'What have I done?' - Zuma asks as corruption trial begins

Posted April 07, 2018

Zuma at the age of 75 faces at least corruption charges against him along with the charges of racketeering and fraud which includes taking bribes from a French arms manufacturer in a set of accusations that have always been with him during his political career.

While he was president, Zuma appealed that ruling.

But most South Africans see the case as bringing much-needed accountability to the country's politicians, and a more than welcome development after nine years of Zuma administrations marked by economic stagnation and widespread corruption. "But the question is, can Zuma keep himself out of court using legal machinations?" he asked.

It's a dramatic U-turn for Zuma, who just weeks ago held the highest office in the land. Zuma has also survived several motions of no confidence.

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The dispute over the fees represents a larger problem for the governing party, the African National Congress, or ANC, which must determine how strongly to back Zuma during his corruption trial.

Andrew Feinstein, a former ANC member of parliament, has long accused Zuma of corruption.

A court in April 2016 said that the NPA's decision to withdraw the charges was irrational and made under political pressure, adding that Mr Zuma should face the charges as outlined in the indictment.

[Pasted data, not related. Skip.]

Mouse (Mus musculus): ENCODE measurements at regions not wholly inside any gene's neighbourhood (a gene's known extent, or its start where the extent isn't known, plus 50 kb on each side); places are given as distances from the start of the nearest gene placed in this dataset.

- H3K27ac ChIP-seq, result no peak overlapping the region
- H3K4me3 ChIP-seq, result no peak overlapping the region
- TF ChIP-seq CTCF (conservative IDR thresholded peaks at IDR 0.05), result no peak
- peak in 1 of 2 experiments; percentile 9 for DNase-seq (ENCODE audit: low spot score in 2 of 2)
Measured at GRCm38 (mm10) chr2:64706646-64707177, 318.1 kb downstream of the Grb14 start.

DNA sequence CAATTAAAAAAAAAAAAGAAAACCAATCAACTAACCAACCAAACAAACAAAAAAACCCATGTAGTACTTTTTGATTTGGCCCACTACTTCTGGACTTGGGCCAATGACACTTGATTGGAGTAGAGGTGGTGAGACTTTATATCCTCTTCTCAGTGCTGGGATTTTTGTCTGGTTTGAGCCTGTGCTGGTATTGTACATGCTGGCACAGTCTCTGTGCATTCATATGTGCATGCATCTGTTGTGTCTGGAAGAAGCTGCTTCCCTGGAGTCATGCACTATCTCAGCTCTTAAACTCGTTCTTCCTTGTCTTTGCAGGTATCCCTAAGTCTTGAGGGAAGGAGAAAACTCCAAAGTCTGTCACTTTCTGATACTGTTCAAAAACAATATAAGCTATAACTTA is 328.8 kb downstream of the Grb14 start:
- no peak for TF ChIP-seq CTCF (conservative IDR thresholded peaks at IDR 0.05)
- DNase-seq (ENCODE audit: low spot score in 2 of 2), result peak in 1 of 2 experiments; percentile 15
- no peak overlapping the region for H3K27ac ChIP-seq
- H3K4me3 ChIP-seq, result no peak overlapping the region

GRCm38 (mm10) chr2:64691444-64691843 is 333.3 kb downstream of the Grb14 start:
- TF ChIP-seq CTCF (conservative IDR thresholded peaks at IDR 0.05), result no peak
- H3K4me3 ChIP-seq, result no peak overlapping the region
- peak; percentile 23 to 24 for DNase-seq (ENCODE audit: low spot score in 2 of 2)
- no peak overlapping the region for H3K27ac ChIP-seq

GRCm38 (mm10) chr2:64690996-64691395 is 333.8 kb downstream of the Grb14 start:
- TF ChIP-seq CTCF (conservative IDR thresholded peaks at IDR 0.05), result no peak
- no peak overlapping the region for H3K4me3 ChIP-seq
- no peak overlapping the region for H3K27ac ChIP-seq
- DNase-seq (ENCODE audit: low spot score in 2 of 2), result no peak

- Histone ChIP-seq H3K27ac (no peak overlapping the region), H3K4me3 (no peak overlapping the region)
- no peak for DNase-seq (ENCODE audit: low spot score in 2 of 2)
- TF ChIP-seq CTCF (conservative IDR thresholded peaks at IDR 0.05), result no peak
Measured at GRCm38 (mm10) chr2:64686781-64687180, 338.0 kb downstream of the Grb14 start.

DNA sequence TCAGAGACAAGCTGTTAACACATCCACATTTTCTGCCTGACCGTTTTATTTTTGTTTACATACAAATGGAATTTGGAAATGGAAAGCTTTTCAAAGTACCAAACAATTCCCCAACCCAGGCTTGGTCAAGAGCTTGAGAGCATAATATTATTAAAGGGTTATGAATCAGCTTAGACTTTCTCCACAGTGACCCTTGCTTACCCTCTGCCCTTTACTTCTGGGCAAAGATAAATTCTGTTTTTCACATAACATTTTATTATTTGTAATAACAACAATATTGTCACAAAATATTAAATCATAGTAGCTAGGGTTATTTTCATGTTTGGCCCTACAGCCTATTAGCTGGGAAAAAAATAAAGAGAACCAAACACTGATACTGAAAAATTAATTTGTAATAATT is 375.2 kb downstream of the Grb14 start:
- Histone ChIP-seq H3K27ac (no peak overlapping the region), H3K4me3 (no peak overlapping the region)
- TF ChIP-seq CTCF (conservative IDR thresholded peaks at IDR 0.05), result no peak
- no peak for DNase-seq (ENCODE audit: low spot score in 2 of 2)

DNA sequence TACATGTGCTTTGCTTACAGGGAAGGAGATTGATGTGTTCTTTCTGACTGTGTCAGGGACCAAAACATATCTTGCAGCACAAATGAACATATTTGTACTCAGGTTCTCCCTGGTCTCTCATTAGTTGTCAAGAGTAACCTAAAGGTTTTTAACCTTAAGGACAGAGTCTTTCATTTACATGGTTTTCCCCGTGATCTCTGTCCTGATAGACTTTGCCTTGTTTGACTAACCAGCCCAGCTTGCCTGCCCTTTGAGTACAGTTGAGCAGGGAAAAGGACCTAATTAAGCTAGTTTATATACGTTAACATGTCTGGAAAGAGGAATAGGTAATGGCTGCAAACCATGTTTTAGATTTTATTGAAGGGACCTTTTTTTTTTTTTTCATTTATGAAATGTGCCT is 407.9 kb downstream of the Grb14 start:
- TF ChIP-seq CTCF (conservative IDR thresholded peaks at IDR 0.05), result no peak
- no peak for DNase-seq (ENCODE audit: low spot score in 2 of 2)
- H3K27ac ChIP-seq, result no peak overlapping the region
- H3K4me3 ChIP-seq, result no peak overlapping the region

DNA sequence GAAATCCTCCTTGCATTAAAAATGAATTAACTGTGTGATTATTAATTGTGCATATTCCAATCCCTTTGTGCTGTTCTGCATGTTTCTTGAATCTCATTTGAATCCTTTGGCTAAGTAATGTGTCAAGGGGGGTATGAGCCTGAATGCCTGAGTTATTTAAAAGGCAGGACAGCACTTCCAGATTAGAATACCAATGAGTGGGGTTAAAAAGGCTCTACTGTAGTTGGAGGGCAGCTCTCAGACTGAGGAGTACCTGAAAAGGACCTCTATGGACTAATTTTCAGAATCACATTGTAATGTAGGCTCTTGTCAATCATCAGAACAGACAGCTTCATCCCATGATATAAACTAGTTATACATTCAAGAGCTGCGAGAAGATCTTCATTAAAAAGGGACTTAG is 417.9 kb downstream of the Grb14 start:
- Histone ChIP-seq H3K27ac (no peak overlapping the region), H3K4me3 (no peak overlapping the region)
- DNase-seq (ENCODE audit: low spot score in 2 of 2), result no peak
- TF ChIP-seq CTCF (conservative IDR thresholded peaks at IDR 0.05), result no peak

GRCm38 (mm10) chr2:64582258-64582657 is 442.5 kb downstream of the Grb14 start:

"I think they are in for a proper fight".

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Businessman Siya Khoza said he admired Zuma's determination to bring in economic policies that he said were created to spread the wealth in what remains one of the world's most unequal societies.

Zuma was initially charged in 2007 while his greatest political rival, Thabo Mbeki, was president - charges that almost derailed his ambitions to succeed Mbeki.

Accused number two, arms manufacturer Thales South Africa, also meant to make representations to the National Director of Public Prosecutions on why it should not be prosecuted in the multibillion dollar arms deal scandal which first surfaced in the late 1990s.

Zuma was deputy president at the time. The chief prosecutor dropped the charges against him in 2009 after accusing his own officials of political interference.

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But the NPA last month said the bid was unsuccessful. Mr Zuma has done a lot of good for South Africa but that is being overshadowed by this case.